In recent weeks, ECP has lobbied Apple, Google and Microsoft to jointly develop a technological standard that might turn a user’s electronic device into the proof of age necessary to access restricted online content, according to Solomon Friedman, a partner at ECP.

One possible version of the idea, Friedman told CNN, would be for the tech companies to securely store a person’s age information on a device and for the operating system to provide websites requesting age verification with a yes-or-no answer on the owner’s behalf — allowing sites to block underage users without ever handling anyone’s personal information.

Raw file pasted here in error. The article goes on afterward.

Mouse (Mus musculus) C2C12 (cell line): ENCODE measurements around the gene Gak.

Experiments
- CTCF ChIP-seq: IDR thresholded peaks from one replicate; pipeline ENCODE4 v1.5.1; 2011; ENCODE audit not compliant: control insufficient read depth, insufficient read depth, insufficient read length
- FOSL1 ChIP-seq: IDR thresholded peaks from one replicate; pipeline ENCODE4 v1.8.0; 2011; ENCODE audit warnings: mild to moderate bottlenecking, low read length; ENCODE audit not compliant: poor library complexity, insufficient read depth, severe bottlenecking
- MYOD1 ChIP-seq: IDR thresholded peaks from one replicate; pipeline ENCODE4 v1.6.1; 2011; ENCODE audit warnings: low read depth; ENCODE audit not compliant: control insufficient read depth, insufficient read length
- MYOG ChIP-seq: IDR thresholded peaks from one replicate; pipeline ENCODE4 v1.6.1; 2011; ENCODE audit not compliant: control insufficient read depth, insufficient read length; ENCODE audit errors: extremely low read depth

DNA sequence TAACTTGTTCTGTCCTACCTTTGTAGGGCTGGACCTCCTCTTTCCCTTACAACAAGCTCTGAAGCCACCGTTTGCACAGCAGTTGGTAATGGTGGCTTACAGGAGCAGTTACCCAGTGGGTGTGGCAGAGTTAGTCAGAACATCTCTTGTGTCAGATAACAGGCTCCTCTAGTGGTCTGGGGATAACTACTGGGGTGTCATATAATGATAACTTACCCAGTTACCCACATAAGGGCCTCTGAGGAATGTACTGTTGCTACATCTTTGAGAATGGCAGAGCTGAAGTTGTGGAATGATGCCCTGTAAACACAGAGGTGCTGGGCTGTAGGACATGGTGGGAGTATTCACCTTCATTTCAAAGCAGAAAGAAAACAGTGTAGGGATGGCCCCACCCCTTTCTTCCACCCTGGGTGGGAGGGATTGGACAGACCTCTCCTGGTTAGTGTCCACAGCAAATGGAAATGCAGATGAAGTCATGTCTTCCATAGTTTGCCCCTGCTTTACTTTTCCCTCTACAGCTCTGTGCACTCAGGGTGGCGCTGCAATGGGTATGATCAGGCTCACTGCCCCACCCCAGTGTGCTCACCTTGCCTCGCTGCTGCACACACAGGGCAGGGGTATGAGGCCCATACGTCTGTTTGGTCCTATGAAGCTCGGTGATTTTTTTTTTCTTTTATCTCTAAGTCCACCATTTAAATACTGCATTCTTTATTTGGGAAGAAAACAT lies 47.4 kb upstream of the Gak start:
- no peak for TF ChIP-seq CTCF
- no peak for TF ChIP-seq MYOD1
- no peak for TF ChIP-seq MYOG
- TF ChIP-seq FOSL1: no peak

“We are willing to commit whatever resources are required to work proactively with those companies, with other technical service providers and as well with government,” Friedman said.

Pornhub’s simultaneous appeals to users and to Big Tech highlight the challenging position the company now finds itself in amid a wave of state legislation. Under many of these laws, adult sites are required to implement “reasonable age verification methods” that could include users submitting pictures of their photo ID, facial scans or other information, either to third-party companies or to the sites themselves.

Minimum age requirements have emerged as a favored policy tool in statehouses across the country as lawmakers have increasingly become attuned to the potential mental health harms of unregulated social media use. But Pornhub, along with civil liberties and digital rights groups, have broadly warned of the potential pitfalls of age-verification rules.